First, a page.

Biden shrugs off potential need for Congressional approval for more Houthi strikes

A day after the first US-UK strikes on Yemen’s Houthis in late January, President Joe Biden sent a letter to Congress explaining why it was necessary to carry out such operations.

In less than five days, under the War Powers Resolution, Biden may need Congressional authorization for the US military to continue targeting Houthi capabilities inside Yemen as well as for the ability to keep downing Houthi drones, rockets and missiles aimed at commercial and military vessels in the Red Sea.

This was reaffirmed after senior US lawmakers said the president needed authorization to continue ordering strikes in Yemen.

The 1973 War Powers Resolution was passed to ensure that Congress played a key role in declaring war.

Sixty days after a president submits a report to Congress, he must stop using the military in operations outlined in the letter to Congress unless they have declared war or enacted a specific authorization for the use of the US military.

Another two options could be to have the law extended by another 60 days or continuing the military operations if an attack on the US prevents the ability of lawmakers and the US president to physically meet.

Nevertheless, on several occasions, since the Iran-backed Houthis started attacking ships in the Red Sea as well as US military assets in the region, the US has responded in self-defense.

Pentagon officials have said the US military retains the inherent right to self-defense and that commanders on the ground often make these decisions.

In a recent press briefing, Pentagon Press Secretary Maj. Gen. Pat Ryder alluded to Article 2 of the US Constitution, which stipulates that the president can order military action for self-defense without Congressional approval.

A day before the Jan. 11 attack, the UN Security Council adopted a resolution that demanded the Houthis halt their attacks on merchant and commercial shipping. The resolution included language that international law allowed member states to take action to defend their vessels from attacks as well as against attacks that undermine navigational rights and freedoms.

Bipartisan calls for Biden to engage with Congress

Speaking at a Senate Foreign Relations subcommittee hearing on Yemen on Feb. 27, Democratic Senator Chris Murphy said the Constitution required Congress to authorize acts of war. “If we believe this is a just military action and I do, then we should authorize it,” Murphy said.

Despite previously being one of the main opponents of the US involvement in the Yemen war, Murphy has changed his stance.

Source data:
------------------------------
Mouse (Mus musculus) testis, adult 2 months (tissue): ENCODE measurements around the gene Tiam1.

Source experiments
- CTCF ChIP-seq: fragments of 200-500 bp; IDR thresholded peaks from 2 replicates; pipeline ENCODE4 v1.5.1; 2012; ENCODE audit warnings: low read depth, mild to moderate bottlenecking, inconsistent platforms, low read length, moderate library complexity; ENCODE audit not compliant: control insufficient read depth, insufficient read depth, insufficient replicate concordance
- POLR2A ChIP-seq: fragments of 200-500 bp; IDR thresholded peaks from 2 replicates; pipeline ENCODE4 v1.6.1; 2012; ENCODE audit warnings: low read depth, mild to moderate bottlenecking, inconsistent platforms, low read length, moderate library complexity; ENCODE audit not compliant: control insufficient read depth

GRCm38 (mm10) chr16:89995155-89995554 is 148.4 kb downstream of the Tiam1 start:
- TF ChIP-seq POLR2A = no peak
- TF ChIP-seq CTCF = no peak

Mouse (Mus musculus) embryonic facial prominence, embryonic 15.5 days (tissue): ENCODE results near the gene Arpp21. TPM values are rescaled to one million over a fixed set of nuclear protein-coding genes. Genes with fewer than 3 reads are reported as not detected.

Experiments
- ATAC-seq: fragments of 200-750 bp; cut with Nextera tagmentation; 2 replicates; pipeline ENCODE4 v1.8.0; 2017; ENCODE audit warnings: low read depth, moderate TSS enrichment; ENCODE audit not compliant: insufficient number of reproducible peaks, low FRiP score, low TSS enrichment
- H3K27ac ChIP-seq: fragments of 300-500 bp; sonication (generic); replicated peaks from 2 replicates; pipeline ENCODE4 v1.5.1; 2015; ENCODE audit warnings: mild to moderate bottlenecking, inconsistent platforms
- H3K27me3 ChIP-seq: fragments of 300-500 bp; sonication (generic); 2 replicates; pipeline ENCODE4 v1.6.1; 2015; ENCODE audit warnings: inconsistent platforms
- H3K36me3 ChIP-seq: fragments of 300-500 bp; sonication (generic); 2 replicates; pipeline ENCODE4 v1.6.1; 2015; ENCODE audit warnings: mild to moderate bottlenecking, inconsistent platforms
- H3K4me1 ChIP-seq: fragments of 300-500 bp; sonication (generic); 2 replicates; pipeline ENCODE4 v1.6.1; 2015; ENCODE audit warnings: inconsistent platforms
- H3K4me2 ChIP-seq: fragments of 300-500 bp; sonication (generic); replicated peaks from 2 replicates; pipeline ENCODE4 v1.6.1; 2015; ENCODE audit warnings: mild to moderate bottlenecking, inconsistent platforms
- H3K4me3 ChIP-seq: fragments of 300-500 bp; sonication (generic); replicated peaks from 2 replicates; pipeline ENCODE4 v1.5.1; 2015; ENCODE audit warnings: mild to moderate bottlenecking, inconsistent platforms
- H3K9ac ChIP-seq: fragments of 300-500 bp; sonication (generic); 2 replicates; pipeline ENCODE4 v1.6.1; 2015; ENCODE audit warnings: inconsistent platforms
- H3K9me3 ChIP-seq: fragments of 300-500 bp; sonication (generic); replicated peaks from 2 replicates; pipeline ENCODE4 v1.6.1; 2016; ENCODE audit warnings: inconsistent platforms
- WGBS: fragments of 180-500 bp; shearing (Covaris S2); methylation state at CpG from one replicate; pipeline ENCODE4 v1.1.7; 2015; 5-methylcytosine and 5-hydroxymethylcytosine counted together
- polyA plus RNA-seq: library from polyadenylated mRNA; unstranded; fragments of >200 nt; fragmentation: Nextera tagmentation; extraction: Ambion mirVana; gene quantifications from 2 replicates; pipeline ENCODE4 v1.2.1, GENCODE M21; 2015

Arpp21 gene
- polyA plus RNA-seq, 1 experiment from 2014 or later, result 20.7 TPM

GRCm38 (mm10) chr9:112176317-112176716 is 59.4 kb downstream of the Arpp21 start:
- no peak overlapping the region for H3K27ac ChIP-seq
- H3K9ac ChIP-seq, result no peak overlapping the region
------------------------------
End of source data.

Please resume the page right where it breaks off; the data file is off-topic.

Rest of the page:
Senate Foreign Relations Committee chair Senator Ben Cardin, also a Democrat, echoed Murphy on the need for Biden to seek Congressional authorization.

However, Republican lawmakers have also pushed for Biden to get support or approval from Congress. During the same hearing, Senator Todd Young questioned if the Biden administration had an actual plan or goal in repeatedly striking the Houthis.

A spokesman for Senator Young said their office asked Biden to explain his thinking but had yet to hear back.

US officials have said that they will continue military strikes against the Yemeni group until they halt their attacks in the Red Sea. The Houthis have said they will stop once a ceasefire in Gaza is reached.

The Houthis struck a US-owned bulk carrier last month, which sunk last weekend and US officials said the sunken ship damaged underwater internet cables in the Red Sea.

Another Houthi strike this week killed at least three civilian sailors onboard a merchant ship in the Red Sea. The Houthis claimed responsibility for the attack on the Greek-owned, Barbados-flagged ship True Confidence. Other sailors were wounded in the attack.

No retaliatory strikes had been conducted at the time of publication of this article.

The US strikes, most of which have been unilateral, have so far failed to deter the Houthis from attacking ships they claim have links to the US or Israel. US officials say they are unable to determine how much capability the group has inside of Yemen.

Lawmakers and critics of Biden’s Houthi policy are concerned that there is no plan or endgame for the Houthis. They are also concerned with the cost being incurred on American taxpayers for carrying out these strikes on relatively inexpensive rockets, drones and missiles with millions of dollars in American weapons.

During a Thursday Senate Armed Services Committee hearing, the United States Central Command (CENTCOM) chief, Gen. Erik Kurilla, said the military was looking at using more directed energy for these types of operations.

Kurilla told lawmakers that directed energy would cost around $1-2 per round. Missiles being used by the US now run between $1 to $2 million to shoot down Iranian-made Houthi drones that reports suggest could cost anywhere between $2,000 to $20,000 per system.

“I would love to have the Navy produce more directed energy that can be able to shoot down a drone, so they don’t have to use an expensive missile shoot it down. But what’s worse than not having that expensive missile shoot it down is hitting that $2 billion ship with 300 sailors on it,” Kurilla said.

As late as Thursday night, the US had conducted self-defense strikes against four mobile Houthi anti-ship cruise missiles (ASCM) and one Houthi unmanned aerial vehicle (UAV) inside of Yemen. During the same timeframe, US forces shot down three Houthi UAVs launched from Yemen toward the Gulf of Aden.

“These actions are taken to protect freedom of navigation and make international waters safer and more secure for US Navy and merchant vessels,” CENTCOM said.

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